The Dallas Mavericks won’t reach 30 wins this season. Dirk Nowitzki is 342 years old, the Nerlens Noel experiment has been a disaster, and even his mom doesn’t think Harrison Barnes is a #1 option in an NBA offense. None of that stopped the Mavericks from rolling past a devil-may-care (cuz we sure don’t) Portland Trail Blazers defense tonight. If the Blazers brought any resistance into American Airlines Center, they left it in the locker room. A good showing from rookie Dennis Smith Jr. and a few three pointers were enough to catapult the Mavericks to a 115-109 win.
(P.S. Dallas averages 102.3 points per game.)
The story of this contest wasn’t complex. As has been their habit lately, the Blazers kept it stuck firmly in second gear through the entire first half against a sub-par team. They defended like the Easter candy sitting on your local grocer’s shelves. (“No, seriously, we’ve got to get rid of these points! They’re 98% off! Take them! Take them all!”) The distance between Portland defenders and Dallas three-point shooters might as well have been measured in light years. You could see the Blazers closing on shots, but only with the aid of gravitational lensing.
Fortunately for Portland, Dallas was in no mood to receive graciously. Dirk Nowitzki might as well have spent the first half penning love notes to his three-point shots, he missed them so badly. A few bursts of interior offense from Jusuf Nurkic was enough to keep the Blazers even. Portland trailed just 49-50 at the half.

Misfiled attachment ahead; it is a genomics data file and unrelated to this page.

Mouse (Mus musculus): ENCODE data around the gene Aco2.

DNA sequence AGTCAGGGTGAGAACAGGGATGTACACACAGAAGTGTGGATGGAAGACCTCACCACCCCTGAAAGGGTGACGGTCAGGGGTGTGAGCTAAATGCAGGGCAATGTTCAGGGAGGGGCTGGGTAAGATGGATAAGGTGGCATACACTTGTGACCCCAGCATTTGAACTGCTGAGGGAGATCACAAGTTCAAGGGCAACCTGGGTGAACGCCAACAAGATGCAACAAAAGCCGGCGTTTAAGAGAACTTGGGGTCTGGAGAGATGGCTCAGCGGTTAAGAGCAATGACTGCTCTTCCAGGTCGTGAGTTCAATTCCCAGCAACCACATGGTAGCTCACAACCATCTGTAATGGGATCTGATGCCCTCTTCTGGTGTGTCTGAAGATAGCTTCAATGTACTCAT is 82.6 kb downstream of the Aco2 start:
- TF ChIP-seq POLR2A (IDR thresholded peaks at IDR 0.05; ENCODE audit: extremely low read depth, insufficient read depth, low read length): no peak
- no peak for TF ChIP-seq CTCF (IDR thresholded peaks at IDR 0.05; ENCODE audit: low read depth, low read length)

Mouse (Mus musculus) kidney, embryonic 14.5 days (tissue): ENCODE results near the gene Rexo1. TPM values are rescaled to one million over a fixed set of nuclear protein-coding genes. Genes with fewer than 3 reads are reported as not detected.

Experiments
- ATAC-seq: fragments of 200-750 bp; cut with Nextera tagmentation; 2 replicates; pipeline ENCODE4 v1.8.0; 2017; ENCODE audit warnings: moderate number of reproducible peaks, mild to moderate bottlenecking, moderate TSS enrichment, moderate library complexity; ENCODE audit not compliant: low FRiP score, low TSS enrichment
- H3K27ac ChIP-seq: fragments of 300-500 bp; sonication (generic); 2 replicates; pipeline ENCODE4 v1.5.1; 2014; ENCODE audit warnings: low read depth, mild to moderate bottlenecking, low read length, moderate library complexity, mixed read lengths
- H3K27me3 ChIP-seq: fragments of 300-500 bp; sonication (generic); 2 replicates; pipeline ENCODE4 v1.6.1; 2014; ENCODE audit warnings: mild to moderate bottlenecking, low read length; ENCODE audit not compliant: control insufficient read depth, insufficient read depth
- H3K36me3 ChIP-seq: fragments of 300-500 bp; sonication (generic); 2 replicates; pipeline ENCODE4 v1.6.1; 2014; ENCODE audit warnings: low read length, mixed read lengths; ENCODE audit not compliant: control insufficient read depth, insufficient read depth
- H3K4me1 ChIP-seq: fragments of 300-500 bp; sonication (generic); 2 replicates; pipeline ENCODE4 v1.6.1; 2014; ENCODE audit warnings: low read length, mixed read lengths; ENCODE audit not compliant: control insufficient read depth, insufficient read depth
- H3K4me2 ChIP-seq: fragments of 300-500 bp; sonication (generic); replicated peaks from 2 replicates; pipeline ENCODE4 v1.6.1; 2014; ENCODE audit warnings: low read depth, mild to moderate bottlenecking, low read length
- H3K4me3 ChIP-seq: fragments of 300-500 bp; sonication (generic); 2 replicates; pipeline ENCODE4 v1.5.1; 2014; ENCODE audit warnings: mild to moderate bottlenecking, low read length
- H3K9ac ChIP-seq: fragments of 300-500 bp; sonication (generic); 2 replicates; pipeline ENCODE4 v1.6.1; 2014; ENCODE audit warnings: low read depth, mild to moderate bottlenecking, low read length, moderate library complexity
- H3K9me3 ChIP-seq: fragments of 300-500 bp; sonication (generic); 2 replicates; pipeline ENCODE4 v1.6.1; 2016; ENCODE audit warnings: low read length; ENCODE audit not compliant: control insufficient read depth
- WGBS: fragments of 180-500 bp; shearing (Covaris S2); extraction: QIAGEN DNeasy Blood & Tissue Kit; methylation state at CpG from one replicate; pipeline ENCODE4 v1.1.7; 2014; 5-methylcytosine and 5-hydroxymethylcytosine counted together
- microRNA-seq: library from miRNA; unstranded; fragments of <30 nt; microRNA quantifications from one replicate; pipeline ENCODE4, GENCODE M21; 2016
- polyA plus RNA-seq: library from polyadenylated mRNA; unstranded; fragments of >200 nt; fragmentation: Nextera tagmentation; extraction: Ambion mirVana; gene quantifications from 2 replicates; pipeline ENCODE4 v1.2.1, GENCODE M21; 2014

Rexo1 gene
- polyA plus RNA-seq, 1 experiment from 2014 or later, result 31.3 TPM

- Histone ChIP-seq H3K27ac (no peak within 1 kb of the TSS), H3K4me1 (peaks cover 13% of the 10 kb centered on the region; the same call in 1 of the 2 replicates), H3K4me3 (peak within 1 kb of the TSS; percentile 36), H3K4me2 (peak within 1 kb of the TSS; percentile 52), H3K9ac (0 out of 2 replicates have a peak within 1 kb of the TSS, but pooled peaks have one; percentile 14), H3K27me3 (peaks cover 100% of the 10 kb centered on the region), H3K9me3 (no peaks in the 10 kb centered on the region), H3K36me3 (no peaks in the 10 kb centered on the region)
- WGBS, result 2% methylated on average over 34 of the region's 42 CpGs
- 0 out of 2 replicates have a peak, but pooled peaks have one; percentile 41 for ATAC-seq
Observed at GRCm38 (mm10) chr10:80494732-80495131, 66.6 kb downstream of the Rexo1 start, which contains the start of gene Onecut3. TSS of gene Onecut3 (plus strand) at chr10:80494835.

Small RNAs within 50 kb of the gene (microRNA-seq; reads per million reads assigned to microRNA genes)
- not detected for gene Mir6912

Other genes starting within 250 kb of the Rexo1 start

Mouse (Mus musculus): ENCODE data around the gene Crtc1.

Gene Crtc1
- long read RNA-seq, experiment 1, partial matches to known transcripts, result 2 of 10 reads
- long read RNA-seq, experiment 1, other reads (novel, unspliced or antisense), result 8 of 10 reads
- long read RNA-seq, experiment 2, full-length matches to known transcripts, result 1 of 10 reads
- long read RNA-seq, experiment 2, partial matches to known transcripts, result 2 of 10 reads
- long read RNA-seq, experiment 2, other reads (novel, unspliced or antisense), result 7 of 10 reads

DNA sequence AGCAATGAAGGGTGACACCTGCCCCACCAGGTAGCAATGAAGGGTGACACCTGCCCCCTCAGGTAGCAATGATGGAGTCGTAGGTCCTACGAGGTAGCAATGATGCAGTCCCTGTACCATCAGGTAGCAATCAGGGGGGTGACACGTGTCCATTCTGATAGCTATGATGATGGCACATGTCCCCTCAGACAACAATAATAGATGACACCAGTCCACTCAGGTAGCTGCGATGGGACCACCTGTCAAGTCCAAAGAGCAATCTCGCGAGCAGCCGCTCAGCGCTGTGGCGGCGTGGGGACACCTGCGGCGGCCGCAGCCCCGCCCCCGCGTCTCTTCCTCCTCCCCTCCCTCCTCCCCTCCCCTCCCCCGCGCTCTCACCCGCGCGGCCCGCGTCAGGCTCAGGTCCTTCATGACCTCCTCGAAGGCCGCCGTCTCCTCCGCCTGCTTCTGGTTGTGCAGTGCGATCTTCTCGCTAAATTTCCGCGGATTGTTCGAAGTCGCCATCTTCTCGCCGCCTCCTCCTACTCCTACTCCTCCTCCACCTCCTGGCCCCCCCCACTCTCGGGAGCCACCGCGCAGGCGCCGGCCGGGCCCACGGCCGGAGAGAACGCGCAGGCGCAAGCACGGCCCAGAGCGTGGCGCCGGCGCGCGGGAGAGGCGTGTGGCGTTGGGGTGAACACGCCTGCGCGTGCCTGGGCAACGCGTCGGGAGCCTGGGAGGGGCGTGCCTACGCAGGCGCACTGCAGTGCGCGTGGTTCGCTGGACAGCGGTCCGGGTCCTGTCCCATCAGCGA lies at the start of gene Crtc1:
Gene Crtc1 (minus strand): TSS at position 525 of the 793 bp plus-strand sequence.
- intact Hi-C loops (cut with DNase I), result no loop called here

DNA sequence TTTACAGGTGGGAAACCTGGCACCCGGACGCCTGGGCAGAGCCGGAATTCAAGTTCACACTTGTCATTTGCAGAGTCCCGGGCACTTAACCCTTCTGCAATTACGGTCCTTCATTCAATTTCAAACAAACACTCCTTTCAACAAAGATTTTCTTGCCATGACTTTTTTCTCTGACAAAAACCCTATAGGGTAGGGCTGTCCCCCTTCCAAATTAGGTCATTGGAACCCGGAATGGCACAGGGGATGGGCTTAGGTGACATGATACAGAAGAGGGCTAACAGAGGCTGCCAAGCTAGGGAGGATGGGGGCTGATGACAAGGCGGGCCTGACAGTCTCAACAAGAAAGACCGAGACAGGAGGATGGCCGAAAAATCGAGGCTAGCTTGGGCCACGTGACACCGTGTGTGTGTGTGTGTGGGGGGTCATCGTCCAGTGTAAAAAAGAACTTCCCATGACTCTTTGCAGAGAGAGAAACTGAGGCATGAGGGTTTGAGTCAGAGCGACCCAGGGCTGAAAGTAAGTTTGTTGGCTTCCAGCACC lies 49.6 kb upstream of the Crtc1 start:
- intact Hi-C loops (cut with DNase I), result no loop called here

The Blazers made halftime adjustments. CJ McCollum came alive in the third quarter. They did a pretty good job keeping Dallas out of the paint in the second half. But Portland’s perimeter defense never got better and the Mavericks weren’t going to miss open threes all night long. Dallas hit 11 of their 17 three-pointers in the second half. Even though their defense wasn’t great either, the long ball was enough to keep them ahead of the Blaissez-ers.
The loss marred a fantastic showing for Jusuf Nurkic (7-8 shooting, 13 rebounds...5 turnovers though) and good nights for Shabazz Napier and Zach Collins. Damian Lillard and CJ McCollum combined for 2-15 shooting beyond the arc. That didn’t help. The guards did tally 16 assists, but for the most part Portland’s offense followed the same pattern as the defense: make one stab at a decent play, if it doesn’t happen, ppfffffbbbbbbt.
Games like this have little significance ultimately. It’s both easy and true to say that the Warriors and Cavaliers have them all the time. The obvious difference: both those teams have a title, while the Blazers are still figuring out how to win one. Despite Portland’s success compared to expectations, there’s still a soft, doughy middle to the psyche of this team that will probably be exposed if they get pushed hard in the playoffs. When everything else falls apart, you have to be able to depend on your worst being good enough to give you a chance to win until your best kicks in again. The Blazers aren’t close to being there yet. Their worst is just lazy shoulder shrugging. But they need to be put in those positions before they can discover how to grow beyond them, finding out just how deep they need to dig in order to succeed. Hopefully they can go through that this year and end up with a better plan than, “Let’s just hope our guards outscore our bad defense” when they come out the other side.
MavsMoneyball and all their fans will enjoy the spirited win.
The loss leaves Portland 2.5 games ahead of the San Antonio Spurs with 4 games to play, still angled for the 3rd seed in the Western Conference playoffs bracket.
The Blazers get a chance to bounce back against the Houston Rockets at 5:00 PM, Pacific on Thursday night.
—Dave / @davedeckard / @blazersedge / firstname.lastname@example.org